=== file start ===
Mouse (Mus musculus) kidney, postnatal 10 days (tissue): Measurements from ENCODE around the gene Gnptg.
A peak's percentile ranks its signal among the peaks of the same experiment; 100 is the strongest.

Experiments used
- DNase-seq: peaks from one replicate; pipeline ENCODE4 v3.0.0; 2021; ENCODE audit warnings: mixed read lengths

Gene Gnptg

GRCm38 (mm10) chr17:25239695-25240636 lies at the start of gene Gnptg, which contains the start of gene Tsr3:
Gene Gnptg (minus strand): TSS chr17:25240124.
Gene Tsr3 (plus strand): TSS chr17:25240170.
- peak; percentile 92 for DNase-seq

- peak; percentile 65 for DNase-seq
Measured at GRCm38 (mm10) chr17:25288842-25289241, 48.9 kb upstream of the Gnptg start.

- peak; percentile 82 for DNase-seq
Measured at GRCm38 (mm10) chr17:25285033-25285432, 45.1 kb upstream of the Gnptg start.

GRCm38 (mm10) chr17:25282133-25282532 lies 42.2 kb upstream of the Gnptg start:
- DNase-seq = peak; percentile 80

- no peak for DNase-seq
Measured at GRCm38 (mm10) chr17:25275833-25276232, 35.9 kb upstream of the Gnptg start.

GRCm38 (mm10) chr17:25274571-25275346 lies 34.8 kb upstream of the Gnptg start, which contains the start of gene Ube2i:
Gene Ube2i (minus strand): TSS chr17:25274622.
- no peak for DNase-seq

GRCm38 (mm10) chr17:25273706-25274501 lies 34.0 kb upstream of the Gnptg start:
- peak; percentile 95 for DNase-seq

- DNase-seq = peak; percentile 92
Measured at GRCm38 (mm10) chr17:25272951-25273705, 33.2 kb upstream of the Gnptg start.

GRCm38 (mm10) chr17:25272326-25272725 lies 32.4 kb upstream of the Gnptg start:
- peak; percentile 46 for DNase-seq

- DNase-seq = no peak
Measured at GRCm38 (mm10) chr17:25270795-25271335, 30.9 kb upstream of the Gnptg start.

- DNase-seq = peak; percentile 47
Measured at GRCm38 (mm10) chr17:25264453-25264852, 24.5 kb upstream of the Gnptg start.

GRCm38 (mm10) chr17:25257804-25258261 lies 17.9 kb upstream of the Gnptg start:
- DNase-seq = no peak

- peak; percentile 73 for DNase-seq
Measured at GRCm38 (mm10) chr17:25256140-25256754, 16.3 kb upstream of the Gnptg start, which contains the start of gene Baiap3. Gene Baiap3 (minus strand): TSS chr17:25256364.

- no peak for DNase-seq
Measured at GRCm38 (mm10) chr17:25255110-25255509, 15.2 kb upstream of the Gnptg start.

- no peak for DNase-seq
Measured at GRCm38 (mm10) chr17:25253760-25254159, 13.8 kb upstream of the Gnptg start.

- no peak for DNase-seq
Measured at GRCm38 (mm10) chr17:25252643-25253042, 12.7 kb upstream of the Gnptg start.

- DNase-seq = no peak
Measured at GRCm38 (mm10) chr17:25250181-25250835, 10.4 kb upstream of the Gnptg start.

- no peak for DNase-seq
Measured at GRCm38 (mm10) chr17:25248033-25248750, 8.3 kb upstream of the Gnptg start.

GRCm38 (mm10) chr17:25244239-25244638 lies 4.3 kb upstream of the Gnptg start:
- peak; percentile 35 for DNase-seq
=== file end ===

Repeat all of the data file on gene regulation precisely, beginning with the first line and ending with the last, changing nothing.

Mouse (Mus musculus) kidney, postnatal 10 days (tissue): Measurements from ENCODE around the gene Gnptg.
A peak's percentile ranks its signal among the peaks of the same experiment; 100 is the strongest.

Experiments used
- DNase-seq: peaks from one replicate; pipeline ENCODE4 v3.0.0; 2021; ENCODE audit warnings: mixed read lengths

Gene Gnptg

GRCm38 (mm10) chr17:25239695-25240636 lies at the start of gene Gnptg, which contains the start of gene Tsr3:
Gene Gnptg (minus strand): TSS chr17:25240124.
Gene Tsr3 (plus strand): TSS chr17:25240170.
- peak; percentile 92 for DNase-seq

- peak; percentile 65 for DNase-seq
Measured at GRCm38 (mm10) chr17:25288842-25289241, 48.9 kb upstream of the Gnptg start.

- peak; percentile 82 for DNase-seq
Measured at GRCm38 (mm10) chr17:25285033-25285432, 45.1 kb upstream of the Gnptg start.

GRCm38 (mm10) chr17:25282133-25282532 lies 42.2 kb upstream of the Gnptg start:
- DNase-seq = peak; percentile 80

- no peak for DNase-seq
Measured at GRCm38 (mm10) chr17:25275833-25276232, 35.9 kb upstream of the Gnptg start.

GRCm38 (mm10) chr17:25274571-25275346 lies 34.8 kb upstream of the Gnptg start, which contains the start of gene Ube2i:
Gene Ube2i (minus strand): TSS chr17:25274622.
- no peak for DNase-seq

GRCm38 (mm10) chr17:25273706-25274501 lies 34.0 kb upstream of the Gnptg start:
- peak; percentile 95 for DNase-seq

- DNase-seq = peak; percentile 92
Measured at GRCm38 (mm10) chr17:25272951-25273705, 33.2 kb upstream of the Gnptg start.

GRCm38 (mm10) chr17:25272326-25272725 lies 32.4 kb upstream of the Gnptg start:
- peak; percentile 46 for DNase-seq

- DNase-seq = no peak
Measured at GRCm38 (mm10) chr17:25270795-25271335, 30.9 kb upstream of the Gnptg start.

- DNase-seq = peak; percentile 47
Measured at GRCm38 (mm10) chr17:25264453-25264852, 24.5 kb upstream of the Gnptg start.

GRCm38 (mm10) chr17:25257804-25258261 lies 17.9 kb upstream of the Gnptg start:
- DNase-seq = no peak

- peak; percentile 73 for DNase-seq
Measured at GRCm38 (mm10) chr17:25256140-25256754, 16.3 kb upstream of the Gnptg start, which contains the start of gene Baiap3. Gene Baiap3 (minus strand): TSS chr17:25256364.

- no peak for DNase-seq
Measured at GRCm38 (mm10) chr17:25255110-25255509, 15.2 kb upstream of the Gnptg start.

- no peak for DNase-seq
Measured at GRCm38 (mm10) chr17:25253760-25254159, 13.8 kb upstream of the Gnptg start.

- no peak for DNase-seq
Measured at GRCm38 (mm10) chr17:25252643-25253042, 12.7 kb upstream of the Gnptg start.

- DNase-seq = no peak
Measured at GRCm38 (mm10) chr17:25250181-25250835, 10.4 kb upstream of the Gnptg start.

- no peak for DNase-seq
Measured at GRCm38 (mm10) chr17:25248033-25248750, 8.3 kb upstream of the Gnptg start.

GRCm38 (mm10) chr17:25244239-25244638 lies 4.3 kb upstream of the Gnptg start:
- peak; percentile 35 for DNase-seq